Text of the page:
OK, let’s talk about frugality. About the “use it up, ware it out, make it do” kind of frugality.
I grew up on one of the last mixed crop, pretty much self sufficient small farms in the U.S. before the rediscovery of the concept in the 1970s by organic farmers. My parents were married pre-WWII at the end of the depression. I was a “get through the diaphram, past the spermacide, damn the menopausal signs, I don’t care if you finished your family of four boys a decade ago” fifth child born to parents in their 40s. Scary, huh? So I pretty much grew up on my own as my parents were already worn out from a lifetime of hardscrabble existence and challenges of raising a family during hard times. I didn’t know that though. I was just a kid. Born at the tippy-top of the bell curve of the post World War II baby boom as the phenomenon was known until the term Baby Boomer was born in the late 1970s I shared by birth month with the likes of Sid Vicious, Scott Adams (Dilbert), Caroline Kennedy, Steve Buscemi, Susan Powter, and Siouxsie Sioux.
My rather unique demographic situation allows me to see and to some extent to understand cultural proclivities a bit further back in time than most of my peers, and I am a bit more aware of potential, and in progress, cultural tangents because of my following of and respect of pop culture as well as my constant monitoring of techno divas. I basically feel like I have a pretty good handle on late 19th Century all the way to the bleeding edge of today.
My furniture doesn’t match. I mix antiques and street art. I have never had so much money that I wanted to buy a dress that cost more than $200. I would much rather have terrabytes of storage than terra nova fashion.
Now, don’t get me wrong. I love stuff. I have to fight a compulsion toward collection all the time, although I think it has as much to do with my mother’s insistence that things couldn’t be thrown out because, “We might need it some day” more than any likelihood of me being a hoarder. My mom saved fabric and the ladies at the little country church she attended would cut and sew them and have them woven into rag rugs that were absolutely beautiful to my eyes. Still are. I saved a couple with red stripes to bring out at Christmas.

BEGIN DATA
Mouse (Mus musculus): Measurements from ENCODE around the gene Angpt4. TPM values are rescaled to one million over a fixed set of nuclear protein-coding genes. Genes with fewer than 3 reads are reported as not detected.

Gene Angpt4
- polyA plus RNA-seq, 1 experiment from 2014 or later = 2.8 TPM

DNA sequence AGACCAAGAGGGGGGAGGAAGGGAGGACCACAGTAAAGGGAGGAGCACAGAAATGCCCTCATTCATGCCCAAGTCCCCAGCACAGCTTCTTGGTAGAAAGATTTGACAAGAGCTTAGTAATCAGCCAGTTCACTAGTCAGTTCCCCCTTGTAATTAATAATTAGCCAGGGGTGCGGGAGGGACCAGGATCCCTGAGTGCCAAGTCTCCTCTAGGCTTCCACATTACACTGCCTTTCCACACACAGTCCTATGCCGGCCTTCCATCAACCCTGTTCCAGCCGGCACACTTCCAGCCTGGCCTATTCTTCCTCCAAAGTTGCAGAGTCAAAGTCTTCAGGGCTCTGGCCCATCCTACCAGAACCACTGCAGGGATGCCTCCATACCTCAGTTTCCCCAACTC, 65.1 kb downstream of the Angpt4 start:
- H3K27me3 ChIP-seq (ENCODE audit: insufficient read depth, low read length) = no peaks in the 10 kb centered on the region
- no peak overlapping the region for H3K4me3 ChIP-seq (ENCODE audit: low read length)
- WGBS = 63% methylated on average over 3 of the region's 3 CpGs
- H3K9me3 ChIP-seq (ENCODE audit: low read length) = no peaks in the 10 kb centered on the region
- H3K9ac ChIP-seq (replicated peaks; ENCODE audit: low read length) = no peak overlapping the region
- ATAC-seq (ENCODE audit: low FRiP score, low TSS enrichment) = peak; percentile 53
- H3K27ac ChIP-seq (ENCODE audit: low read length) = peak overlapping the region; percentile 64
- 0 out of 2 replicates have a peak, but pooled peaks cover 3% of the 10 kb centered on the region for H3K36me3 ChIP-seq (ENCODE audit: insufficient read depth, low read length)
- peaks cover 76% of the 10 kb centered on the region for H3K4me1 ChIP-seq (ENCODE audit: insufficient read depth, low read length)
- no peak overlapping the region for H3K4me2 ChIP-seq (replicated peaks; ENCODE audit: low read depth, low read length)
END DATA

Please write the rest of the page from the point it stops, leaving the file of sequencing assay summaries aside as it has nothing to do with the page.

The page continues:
I’ve had old painted storage shelves refinished professionally to find a walnut, punched tin, pie safe first used by my great, great Aunt Kit in the late 1800s. It is beautiful and useful.
I also find that putting something I really cannot find a use for, such as cabinets from the early 60s that I removed from my kitchen, on the curb will attract the attention of someone who has a use for it, and more impressively, the person who has a use for will nearly always come to the door and ask if it is alright to take it.
So, anyway, to get to the point (something I am horrible at doing) of this post, I have noticed that so much of the frugality that is so trendy at the moment, centers on discounts….. but that requires shopping. Of course all the frugal bloggers have to write about something… and advertisers who pay lots of bloggers for advertising space on blogs have to sell stuff. But, let’s think about this deeply for a day or two: true frugality requires NOT shopping, not buying stuff, not perpetuating the myth of needless need.
Use it up, ware it out, make it do.